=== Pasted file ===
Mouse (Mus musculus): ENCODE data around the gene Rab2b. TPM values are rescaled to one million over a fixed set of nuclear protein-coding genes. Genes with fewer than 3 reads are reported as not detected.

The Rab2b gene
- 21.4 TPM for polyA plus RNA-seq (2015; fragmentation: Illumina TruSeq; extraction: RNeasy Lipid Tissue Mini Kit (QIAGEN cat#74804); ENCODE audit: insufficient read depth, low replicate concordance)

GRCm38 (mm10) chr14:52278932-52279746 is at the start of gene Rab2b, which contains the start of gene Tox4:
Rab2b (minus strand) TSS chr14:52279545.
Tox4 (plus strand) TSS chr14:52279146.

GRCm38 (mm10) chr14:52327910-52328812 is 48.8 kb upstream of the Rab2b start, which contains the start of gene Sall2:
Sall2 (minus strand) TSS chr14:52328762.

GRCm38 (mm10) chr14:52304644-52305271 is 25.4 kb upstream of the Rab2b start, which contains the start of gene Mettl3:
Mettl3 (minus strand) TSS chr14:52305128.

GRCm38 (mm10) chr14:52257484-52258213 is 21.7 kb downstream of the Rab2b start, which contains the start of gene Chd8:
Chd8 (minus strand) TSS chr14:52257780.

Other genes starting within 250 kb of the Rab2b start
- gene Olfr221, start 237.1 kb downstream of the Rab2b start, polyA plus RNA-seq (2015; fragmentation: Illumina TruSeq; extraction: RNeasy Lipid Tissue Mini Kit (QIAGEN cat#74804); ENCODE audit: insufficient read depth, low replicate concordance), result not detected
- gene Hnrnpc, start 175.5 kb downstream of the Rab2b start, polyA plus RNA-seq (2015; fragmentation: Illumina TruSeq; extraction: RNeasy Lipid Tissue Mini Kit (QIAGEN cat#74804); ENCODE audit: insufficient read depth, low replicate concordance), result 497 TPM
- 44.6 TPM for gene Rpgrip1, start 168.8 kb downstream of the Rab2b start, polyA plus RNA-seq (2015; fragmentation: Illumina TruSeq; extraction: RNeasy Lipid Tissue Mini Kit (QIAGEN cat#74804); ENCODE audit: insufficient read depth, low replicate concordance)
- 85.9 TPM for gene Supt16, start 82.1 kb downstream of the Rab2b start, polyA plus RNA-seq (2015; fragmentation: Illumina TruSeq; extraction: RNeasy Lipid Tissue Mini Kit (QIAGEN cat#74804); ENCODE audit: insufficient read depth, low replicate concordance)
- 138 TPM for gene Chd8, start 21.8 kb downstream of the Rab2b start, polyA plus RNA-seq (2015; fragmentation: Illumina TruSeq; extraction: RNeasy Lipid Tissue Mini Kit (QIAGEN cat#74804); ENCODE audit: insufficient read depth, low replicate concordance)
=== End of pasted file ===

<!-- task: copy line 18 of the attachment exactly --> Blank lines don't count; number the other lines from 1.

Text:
- 138 TPM for gene Chd8, start 21.8 kb downstream of the Rab2b start, polyA plus RNA-seq (2015; fragmentation: Illumina TruSeq; extraction: RNeasy Lipid Tissue Mini Kit (QIAGEN cat#74804); ENCODE audit: insufficient read depth, low replicate concordance)